This book examines Ballroom culture, in which inner-city LGBT individuals dress, dance, and vogue to compete for prizes and trophies. Participants are affiliated with a house, an alternative family structure typically named after haute couture designers and providing support to this diverse community. Marlon M. Bailey’s rich first-person performance ethnography of the Ballroom scene in Detroit examines Ballroom as a queer cultural formation that upsets dominant notions of gender, sexuality, kinship, and community.
James Baldwin and the Queer Imagination by Matt Brim
The central figure in black gay literary history, James Baldwin has become a familiar touchstone for queer scholarship in the academy. This book draws on the contributions of queer theory and black queer studies to critically engage with and complicate the project of queering Baldwin and his work. Brim argues that Baldwin animates and, in contrast, disrupts both the black gay literary tradition and the queer theoretical enterprise that have claimed him. Baldwin’s work, this book posits, is deeply marked by ruptures of the “unqueer” into transcendent queer thought—and that readers must sustain rather than override this paradoxical dynamic within acts of queer imagination.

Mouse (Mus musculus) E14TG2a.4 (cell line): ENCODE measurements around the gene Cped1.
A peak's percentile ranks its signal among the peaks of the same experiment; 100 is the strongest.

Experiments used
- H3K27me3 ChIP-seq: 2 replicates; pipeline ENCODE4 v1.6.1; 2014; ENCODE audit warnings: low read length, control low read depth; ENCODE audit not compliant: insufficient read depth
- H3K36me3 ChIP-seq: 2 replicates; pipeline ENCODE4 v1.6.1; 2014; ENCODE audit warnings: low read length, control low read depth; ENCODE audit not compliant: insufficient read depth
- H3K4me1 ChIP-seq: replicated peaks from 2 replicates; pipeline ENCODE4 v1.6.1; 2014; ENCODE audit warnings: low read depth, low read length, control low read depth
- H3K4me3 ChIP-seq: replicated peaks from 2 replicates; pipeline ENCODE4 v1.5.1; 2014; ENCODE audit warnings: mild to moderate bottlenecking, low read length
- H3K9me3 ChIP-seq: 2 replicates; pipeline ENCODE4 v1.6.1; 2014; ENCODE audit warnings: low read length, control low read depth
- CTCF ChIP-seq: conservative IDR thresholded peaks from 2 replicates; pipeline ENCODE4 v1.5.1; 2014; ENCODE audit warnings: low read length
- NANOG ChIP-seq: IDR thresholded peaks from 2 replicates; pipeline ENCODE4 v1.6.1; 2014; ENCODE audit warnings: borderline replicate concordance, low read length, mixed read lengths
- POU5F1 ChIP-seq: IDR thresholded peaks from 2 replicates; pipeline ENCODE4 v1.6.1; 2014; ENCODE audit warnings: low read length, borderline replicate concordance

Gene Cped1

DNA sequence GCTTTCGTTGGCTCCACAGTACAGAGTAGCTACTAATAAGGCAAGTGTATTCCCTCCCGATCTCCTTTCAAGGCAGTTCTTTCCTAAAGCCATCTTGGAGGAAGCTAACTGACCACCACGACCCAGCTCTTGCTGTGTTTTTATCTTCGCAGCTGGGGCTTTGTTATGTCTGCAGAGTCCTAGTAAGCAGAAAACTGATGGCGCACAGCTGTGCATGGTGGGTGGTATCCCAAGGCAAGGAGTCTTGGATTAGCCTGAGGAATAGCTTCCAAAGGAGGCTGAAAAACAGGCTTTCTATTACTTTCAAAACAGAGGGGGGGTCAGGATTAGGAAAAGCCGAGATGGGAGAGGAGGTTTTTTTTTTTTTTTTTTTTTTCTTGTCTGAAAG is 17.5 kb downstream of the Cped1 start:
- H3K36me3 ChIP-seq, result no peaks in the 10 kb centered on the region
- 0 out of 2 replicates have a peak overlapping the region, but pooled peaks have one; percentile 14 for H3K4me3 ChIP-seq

Transgender Rights and Politics: Groups, Issue Framing, and Policy Adoption by Jami K. Taylor and Donald P. Haider-Markel, Editors
As transgender activism has become more visible, policymakers, both in the United States and around the world, have begun to respond to demands for more equitable treatment. This book brings together research employing the concepts and tools of political science to explore the politics of transgender rights. Contributors address the framing of transgender rights in the U. S. and in Latin America. They discuss transgender interest groups, the inclusion of transgender activists in advocacy coalitions, policy diffusion at the state and local levels, and, importantly, the implementation of transgender public policy. This volume sets the standard for empirical research on transgender politics and demonstrates that the study of this topic can contribute to the understanding of larger questions in the field of political science.
This post was written by Emilia Ferrante, a graduate from the University of Michigan with a BA in Honors English and Anthropology and a proud Queer person! In addition to being a UM Press intern, she was also the Editor-in-Chief of the Residential College’s literary magazine and has held several editorship positions in the Arts section of the Michigan Daily. In the fall, she will start studies at SciencesPo in Paris for her Master’s degree in creative industries.